Mood and self-efficacy : impact of joy and sadness on perceived capabilities
Kavanagh, David J. & Bower, Gordon (1985) Mood and self-efficacy : impact of joy and sadness on perceived capabilities. Cognitive Therapy and Research, 9(5), pp. 507-525.
Examined the impact of happy and sad moods on efficacy judgments concerning a variety of activities in 16 undergraduates who scored between 9 and 12 on the Harvard Group Scale of Hypnotic Susceptibility—Form A. The mood was induced by having hypnotized Ss recall and revive their feelings about a romantic success or failure. Changes in efficacy that these memories induced were not restricted to the romantic domain but were also seen on interpersonal, athletic, and other activities remote from romance. Results suggest that emotional states have widespread impact on judgments by making mood-congruent thoughts more available. Implications for self-efficacy theory and practical applications are discussed.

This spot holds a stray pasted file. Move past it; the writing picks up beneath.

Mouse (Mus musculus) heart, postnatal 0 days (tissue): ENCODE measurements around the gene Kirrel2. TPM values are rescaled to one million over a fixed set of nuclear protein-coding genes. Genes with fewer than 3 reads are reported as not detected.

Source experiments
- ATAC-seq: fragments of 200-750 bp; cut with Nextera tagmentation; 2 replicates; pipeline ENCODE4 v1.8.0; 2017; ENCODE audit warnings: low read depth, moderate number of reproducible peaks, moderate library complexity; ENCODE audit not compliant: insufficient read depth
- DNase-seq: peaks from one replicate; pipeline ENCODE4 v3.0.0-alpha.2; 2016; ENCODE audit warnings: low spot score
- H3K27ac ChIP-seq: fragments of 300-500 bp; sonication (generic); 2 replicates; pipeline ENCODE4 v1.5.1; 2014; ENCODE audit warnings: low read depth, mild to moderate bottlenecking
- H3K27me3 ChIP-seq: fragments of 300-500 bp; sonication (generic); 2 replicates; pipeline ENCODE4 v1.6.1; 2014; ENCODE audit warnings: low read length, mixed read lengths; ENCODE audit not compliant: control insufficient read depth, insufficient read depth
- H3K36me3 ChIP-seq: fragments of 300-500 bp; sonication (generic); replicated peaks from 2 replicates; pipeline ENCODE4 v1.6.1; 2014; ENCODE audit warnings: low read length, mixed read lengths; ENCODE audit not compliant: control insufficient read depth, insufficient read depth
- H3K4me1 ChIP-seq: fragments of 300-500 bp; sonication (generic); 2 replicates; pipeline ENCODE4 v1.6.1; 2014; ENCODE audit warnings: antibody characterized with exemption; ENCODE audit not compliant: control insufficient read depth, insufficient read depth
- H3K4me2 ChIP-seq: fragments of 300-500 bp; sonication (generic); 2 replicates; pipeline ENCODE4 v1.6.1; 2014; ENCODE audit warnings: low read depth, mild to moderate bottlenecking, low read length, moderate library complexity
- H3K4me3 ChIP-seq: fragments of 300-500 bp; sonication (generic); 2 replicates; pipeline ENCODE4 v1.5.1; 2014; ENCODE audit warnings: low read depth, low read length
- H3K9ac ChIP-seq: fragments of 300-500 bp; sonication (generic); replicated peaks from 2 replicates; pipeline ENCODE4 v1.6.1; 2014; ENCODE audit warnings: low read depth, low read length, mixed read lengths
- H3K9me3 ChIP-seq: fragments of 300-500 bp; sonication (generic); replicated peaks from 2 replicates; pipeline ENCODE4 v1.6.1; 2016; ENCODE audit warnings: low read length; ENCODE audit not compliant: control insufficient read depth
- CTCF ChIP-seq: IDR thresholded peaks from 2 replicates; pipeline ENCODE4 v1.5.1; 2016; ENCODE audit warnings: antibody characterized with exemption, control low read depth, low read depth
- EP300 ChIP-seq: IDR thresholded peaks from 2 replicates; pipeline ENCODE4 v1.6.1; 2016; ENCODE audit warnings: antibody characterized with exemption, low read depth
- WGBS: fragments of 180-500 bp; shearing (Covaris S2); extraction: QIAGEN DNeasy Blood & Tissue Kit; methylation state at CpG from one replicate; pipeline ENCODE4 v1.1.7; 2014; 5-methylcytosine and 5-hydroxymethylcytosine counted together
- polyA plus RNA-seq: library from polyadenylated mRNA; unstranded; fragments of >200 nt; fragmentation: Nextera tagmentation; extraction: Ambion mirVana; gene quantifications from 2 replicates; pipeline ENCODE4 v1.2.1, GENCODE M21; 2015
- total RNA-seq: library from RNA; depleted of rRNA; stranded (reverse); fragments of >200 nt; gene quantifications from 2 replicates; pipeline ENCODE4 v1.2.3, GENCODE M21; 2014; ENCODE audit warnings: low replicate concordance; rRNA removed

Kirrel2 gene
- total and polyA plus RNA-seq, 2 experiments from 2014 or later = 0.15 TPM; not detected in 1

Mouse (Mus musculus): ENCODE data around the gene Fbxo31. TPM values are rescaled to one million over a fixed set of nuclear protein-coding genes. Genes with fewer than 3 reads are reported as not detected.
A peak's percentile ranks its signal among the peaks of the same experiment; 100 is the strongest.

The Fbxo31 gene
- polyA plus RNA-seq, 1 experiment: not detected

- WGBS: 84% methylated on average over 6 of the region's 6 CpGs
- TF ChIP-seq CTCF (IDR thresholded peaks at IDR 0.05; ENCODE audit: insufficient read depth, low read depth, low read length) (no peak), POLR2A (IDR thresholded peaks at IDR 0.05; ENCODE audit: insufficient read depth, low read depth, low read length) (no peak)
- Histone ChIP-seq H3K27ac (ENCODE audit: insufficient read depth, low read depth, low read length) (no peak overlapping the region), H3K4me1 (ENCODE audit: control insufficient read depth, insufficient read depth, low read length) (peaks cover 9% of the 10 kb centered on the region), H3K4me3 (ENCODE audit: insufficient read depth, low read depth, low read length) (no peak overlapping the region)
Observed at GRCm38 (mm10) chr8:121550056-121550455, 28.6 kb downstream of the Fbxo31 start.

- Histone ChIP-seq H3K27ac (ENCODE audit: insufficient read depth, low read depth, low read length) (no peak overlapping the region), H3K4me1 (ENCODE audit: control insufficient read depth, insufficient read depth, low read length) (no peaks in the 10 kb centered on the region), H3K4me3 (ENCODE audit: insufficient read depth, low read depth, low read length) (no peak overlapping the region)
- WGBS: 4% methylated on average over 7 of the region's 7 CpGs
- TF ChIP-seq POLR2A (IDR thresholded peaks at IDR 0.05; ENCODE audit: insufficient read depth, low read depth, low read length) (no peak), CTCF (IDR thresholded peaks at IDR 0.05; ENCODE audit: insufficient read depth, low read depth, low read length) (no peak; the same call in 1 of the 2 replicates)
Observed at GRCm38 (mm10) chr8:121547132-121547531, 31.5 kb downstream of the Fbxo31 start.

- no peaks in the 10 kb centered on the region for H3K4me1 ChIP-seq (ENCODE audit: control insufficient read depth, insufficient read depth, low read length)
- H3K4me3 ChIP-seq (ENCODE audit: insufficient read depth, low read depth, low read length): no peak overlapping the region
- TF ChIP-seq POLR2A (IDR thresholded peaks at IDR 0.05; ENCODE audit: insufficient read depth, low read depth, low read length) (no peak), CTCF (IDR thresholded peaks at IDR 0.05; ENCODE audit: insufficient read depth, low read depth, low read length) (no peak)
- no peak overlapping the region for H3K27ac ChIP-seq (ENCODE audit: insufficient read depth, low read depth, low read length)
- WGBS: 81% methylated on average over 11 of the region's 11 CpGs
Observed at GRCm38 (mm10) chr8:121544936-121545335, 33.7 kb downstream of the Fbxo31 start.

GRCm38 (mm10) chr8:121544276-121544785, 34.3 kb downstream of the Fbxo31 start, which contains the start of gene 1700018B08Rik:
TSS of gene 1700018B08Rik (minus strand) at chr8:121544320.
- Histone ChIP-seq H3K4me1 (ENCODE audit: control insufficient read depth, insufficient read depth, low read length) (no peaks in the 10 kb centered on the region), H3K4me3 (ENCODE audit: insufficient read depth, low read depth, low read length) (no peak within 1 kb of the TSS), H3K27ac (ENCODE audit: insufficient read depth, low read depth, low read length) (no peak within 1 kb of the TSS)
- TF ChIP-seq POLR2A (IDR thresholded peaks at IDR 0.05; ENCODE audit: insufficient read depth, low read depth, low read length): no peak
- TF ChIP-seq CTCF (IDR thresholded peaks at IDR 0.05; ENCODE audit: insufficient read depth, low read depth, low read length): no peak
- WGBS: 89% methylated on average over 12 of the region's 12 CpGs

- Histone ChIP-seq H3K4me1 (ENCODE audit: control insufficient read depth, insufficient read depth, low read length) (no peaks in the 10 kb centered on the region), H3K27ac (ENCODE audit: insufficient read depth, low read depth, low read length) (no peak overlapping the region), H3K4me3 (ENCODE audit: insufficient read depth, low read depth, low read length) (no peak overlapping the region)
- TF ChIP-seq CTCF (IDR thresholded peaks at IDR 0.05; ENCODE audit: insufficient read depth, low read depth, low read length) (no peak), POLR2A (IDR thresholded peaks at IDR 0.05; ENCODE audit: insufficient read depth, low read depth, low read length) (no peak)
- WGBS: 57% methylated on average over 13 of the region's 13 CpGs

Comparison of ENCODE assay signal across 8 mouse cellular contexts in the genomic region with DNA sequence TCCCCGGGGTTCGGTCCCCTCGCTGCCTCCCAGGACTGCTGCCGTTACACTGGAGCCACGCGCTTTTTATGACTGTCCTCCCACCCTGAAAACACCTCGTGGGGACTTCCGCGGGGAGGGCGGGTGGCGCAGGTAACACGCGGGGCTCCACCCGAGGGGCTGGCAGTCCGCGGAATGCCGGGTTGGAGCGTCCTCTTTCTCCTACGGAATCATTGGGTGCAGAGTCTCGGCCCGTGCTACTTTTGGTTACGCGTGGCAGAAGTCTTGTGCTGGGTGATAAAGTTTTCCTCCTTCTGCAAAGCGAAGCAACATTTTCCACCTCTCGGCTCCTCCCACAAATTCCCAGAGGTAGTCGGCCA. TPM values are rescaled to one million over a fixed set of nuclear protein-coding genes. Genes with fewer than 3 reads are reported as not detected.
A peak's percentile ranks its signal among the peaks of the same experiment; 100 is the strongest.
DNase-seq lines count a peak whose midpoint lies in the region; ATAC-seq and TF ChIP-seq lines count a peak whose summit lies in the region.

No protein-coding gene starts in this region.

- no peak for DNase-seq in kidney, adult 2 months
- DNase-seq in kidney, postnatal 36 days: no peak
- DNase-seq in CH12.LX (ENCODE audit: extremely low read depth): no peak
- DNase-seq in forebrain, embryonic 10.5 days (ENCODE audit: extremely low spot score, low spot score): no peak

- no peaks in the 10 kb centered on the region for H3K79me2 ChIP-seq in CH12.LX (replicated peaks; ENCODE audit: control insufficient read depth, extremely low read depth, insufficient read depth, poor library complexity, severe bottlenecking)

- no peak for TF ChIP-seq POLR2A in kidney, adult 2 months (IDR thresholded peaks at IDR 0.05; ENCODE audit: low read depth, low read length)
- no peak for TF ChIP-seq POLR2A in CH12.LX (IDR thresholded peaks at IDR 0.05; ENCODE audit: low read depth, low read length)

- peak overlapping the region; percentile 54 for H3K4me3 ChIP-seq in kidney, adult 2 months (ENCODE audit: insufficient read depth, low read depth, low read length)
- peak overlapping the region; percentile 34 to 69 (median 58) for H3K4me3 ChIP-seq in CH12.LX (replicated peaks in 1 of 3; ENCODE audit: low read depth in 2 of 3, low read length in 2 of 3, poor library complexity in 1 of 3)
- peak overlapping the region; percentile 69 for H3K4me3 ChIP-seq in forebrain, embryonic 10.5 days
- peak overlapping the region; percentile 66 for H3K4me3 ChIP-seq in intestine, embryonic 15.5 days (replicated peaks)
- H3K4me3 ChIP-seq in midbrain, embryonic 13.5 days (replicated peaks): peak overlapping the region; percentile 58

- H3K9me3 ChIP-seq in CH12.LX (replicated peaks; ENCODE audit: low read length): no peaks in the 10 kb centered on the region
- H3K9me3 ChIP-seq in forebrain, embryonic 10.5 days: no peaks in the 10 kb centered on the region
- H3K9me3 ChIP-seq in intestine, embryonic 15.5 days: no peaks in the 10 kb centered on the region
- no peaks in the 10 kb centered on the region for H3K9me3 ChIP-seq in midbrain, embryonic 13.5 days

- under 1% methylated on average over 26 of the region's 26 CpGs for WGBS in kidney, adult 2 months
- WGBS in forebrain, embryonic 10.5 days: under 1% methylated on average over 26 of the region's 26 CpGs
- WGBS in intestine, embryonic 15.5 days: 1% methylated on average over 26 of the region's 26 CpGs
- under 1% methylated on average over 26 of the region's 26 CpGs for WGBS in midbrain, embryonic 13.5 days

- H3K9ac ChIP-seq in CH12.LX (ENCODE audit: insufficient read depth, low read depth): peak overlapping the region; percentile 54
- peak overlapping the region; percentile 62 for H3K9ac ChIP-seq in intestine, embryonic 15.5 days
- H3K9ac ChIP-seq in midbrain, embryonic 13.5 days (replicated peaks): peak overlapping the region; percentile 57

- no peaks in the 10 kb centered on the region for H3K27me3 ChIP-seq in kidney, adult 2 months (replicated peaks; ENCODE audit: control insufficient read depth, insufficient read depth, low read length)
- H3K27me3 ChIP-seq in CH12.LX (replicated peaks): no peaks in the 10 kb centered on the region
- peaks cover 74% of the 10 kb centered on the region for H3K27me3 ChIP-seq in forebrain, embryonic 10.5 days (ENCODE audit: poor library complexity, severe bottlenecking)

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|Item Type:||Journal Article|
|Keywords:||Happy vs sad moods induced by hypnotized recall of romantic success or failure, Efficacy judgments, College students, Implications for self efficacy theory|
|Divisions:||Current > QUT Faculties and Divisions > Faculty of Health|
Current > Institutes > Institute of Health and Biomedical Innovation
Current > Schools > School of Psychology & Counselling
|Copyright Owner:||Copyright 1985 Plenum Publishing Corporation|
|Deposited On:||26 Nov 2009 16:14|
|Last Modified:||10 Aug 2011 23:19|
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